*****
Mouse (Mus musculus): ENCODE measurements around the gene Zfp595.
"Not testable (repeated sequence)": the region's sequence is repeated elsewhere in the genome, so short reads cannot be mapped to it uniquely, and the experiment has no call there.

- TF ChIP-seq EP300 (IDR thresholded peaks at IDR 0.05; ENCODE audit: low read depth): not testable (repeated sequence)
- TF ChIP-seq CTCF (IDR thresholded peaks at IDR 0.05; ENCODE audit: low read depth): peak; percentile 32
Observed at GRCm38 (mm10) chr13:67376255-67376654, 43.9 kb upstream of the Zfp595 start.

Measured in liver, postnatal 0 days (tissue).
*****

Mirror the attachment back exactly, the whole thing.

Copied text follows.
Mouse (Mus musculus): ENCODE measurements around the gene Zfp595.
"Not testable (repeated sequence)": the region's sequence is repeated elsewhere in the genome, so short reads cannot be mapped to it uniquely, and the experiment has no call there.

- TF ChIP-seq EP300 (IDR thresholded peaks at IDR 0.05; ENCODE audit: low read depth): not testable (repeated sequence)
- TF ChIP-seq CTCF (IDR thresholded peaks at IDR 0.05; ENCODE audit: low read depth): peak; percentile 32
Observed at GRCm38 (mm10) chr13:67376255-67376654, 43.9 kb upstream of the Zfp595 start.

Measured in liver, postnatal 0 days (tissue).